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Regulation and anti-trust is rarely about consumer protection. I was thinking about the old anti-trust suit brought against Microsoft over a decade ago. The claim went something like this: Microsoft developed its own web browser (Internet Explorer) that it packaged for “free” with its windows operating system software. Most hardware devices contracted with Microsoft to preinstall windows on their machines. Thus, most purchasers of computers already had this internet exploring software on it. This was unfair to the competition (Netscape) because users would have little incentive to go out and purchase Netscape or some other browser when Microsoft was giving theirs away AND had the built in advantage of having their software bundled with Windows software.

My point here is not to debate whether Microsoft’s acts were bad for consumers (I argue that they are not, especially if you understand the dynamic nature of competition), but to merely ask another question. Couldn’t the very same argument be made about ANY program or function that Microsoft’s Windows software contained? For example, on every version of windows I have ever had, there is always a “free” calculator that I use extensively. Heck there is always a free version of solitaire. So why is there not a major anti-trust case brought against them on behalf of the proprietary calculator software developers? Or really upset game developers? No one will ever pay money to buy a computer game if Microsoft just “gives” theirs away and bundles it into the devices you are buying.

5 Responses to “Big Bad Browser Wars”

  1. Greg V. says:

    Competition has certainly made web browsers a lot better. Internet Explorer is terrible now and most users now rely on Firefox and Google Chrome for web browsing, which are both free. To bad for Netscape that they took the big bad wolf to court rather than trying to develop a way to successfully compete.

  2. ckr says:

    You certainly got this one right. I always felt like screaming: STOP THEM BEFORE THEY GIVE MORE AWAY! It’s like that Burger King commercial where the King’s largess is out of control.

    This MS suit wasn’t about protecting consumers but protecting competitors. The antitrust suit was obviously incited Microsoft’s envious competitors (Oracle, Sun, IBM, etc.) who merely used Netscape as the ‘poster-child in the wheel-chair.’ Shame on the Clinton DOJ for falling for it. What were they thinking? Who was that prosecutor? Bois or something like that? Did anyone ever take a peek at his stock portfolio?

    I recall with a sense of mirth the ‘remedies’ being bandied about at the time:
    1) order MS to unbundle the browser from the OS,
    2) split up Microsoft into two or more companies,
    3) force Microsoft to give away their proprietary source code,
    4) (and of course everyone’s favorite ) levy a huge fine against MS (to go to whom?).

    Now what exactly has happened after the rapacious Microsoft essentially ‘got away with it’ and the consumers were left to the mercies of the free market? Apple has found renewed vigor in the desktop market and its market cap now rivals MS (who would have believed that 10 years ago)? And on the new emerging dominant platform, i.e. mobile devices, Microsoft is struggling to stay relevant in a market dominated by Google and Apple. Consumers seem to be doing just fine.

  3. Rod says:

    After losing two successive hard drives to viruses, I switched operating systems and now use Ubuntu, which is Swahili for “Bill Gates Sucks.” It is a linux-based system and is free. I use Firefox for my browser.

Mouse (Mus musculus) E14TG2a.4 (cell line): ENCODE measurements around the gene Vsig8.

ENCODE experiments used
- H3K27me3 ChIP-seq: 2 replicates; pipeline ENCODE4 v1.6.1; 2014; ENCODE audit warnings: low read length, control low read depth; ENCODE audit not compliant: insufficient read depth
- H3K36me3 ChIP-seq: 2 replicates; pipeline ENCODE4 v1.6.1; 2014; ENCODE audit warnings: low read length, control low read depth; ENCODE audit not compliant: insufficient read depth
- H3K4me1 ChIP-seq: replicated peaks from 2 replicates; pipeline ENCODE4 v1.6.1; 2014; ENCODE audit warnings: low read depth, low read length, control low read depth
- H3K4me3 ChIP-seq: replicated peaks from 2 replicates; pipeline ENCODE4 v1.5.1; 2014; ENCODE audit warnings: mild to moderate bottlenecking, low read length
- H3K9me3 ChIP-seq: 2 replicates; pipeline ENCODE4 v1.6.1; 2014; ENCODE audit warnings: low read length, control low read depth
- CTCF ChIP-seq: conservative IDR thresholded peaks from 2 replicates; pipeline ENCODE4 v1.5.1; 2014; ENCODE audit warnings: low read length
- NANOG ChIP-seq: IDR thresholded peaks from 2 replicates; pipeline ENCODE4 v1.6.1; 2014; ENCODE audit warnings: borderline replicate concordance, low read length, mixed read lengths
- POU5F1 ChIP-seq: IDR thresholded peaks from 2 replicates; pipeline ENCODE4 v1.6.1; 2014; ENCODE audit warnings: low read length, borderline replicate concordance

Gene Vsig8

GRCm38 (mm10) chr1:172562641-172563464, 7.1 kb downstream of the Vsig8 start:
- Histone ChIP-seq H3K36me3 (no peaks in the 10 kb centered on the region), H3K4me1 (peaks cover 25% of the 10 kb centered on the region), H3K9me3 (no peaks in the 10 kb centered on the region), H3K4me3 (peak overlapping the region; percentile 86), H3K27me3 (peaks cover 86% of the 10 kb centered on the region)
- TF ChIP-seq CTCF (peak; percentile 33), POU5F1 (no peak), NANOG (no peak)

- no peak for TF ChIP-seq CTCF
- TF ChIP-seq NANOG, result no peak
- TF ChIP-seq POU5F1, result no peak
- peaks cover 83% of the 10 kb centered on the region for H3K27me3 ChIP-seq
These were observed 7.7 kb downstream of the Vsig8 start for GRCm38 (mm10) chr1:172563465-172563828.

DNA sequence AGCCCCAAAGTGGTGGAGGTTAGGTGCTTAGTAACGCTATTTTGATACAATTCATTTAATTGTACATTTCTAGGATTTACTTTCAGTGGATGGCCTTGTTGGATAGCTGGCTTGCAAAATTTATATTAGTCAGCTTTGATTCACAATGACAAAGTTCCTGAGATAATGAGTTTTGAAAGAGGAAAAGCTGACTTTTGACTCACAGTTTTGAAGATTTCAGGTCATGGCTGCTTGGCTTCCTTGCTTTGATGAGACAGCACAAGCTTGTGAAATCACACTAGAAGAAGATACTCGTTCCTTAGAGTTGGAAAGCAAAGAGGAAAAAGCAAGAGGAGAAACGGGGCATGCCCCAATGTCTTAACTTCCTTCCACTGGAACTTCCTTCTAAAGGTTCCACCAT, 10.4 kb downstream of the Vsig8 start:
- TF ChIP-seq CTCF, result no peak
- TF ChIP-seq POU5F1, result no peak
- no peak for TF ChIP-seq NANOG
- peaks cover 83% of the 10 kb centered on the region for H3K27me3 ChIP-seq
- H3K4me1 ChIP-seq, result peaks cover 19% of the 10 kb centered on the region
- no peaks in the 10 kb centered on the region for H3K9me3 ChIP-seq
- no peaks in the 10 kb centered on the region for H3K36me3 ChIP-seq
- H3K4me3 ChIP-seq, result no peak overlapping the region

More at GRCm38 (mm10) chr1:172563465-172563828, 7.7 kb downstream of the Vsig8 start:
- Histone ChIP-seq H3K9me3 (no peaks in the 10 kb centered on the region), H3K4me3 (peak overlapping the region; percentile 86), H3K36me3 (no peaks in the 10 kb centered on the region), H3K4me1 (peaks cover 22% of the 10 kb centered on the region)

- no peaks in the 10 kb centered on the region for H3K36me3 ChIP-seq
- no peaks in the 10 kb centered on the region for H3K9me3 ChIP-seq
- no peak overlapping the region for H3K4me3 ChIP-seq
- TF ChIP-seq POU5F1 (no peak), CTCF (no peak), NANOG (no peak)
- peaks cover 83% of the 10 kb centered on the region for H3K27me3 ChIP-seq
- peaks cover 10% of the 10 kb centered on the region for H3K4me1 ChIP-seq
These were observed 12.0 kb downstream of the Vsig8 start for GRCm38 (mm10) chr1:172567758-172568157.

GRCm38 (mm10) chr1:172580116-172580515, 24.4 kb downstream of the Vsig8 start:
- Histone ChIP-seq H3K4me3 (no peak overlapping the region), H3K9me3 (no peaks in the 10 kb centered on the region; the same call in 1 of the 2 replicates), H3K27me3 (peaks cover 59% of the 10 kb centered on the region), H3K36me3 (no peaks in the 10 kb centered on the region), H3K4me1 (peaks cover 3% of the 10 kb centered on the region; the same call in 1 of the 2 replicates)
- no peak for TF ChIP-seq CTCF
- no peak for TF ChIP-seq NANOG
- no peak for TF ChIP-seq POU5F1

Even though my computer guy says Ubuntu is user-friendly, when you want to install a printer driver for an old Brother laserjet fax/printer, it is impossible for an old guy like me, and I used to be the company expert on a Xenix operating system.

  4. Harry says:

    In Econ 103 in the Sixties, topic A in studying prices, supply, and demand was the huge gap between efficient prices and monopolistic prices, and their close cousin, oligopolistic prices. These graphs were supposed to illustrate two things.

    The first was to justify how much our well-being was due to the Progressives’ rescuing us from predators like Jay Gould, J.D. Rockefeller, and Andrew Carnegie.

    The second was to impress on us the need for some of us, who would administer the future, the need to be watchful of future monopolistic crimes. All of this doctrine was swallowed whole without a whimper.

    This was a time when there were fewer gasoline marketers than there are today — few enough for the political class to complain that they constituted an oligopoly, which implied they had profits in excess of what some thought to be “fair”.

    Yet on the road between Hartford and New Haven there were gas wars. It took just two or three hungry competitors to demolish the oligopolistic theory being taught at Yale, Weslyean, and Trinity.

    How come that big gap in the graph never changed, and how come the obsession with antitrust continues?

    Part of the answer is that there is a whole industry dedicated to quantify, then magnify, and then to litigate over that gap, which always never had any values in dollars on the X axis.

    Could it be that twentieth-century notions about anti-trust are wrong?

    Another question: if concentration of economic power can be bad, how come there is so little talk about public employee unions? How about unions that represent faculty at state universities?

    That last question is asked with full appreciation for academic freedom, which I am sure everyone in the academic community agrees, be they employed by a state or free institution.

  5. Rod says:

    A quick note about my operating system, Ubuntu. After I made a post here about it, my computer crashed, and I had to reinstall Ubuntu. You get what you pay for.

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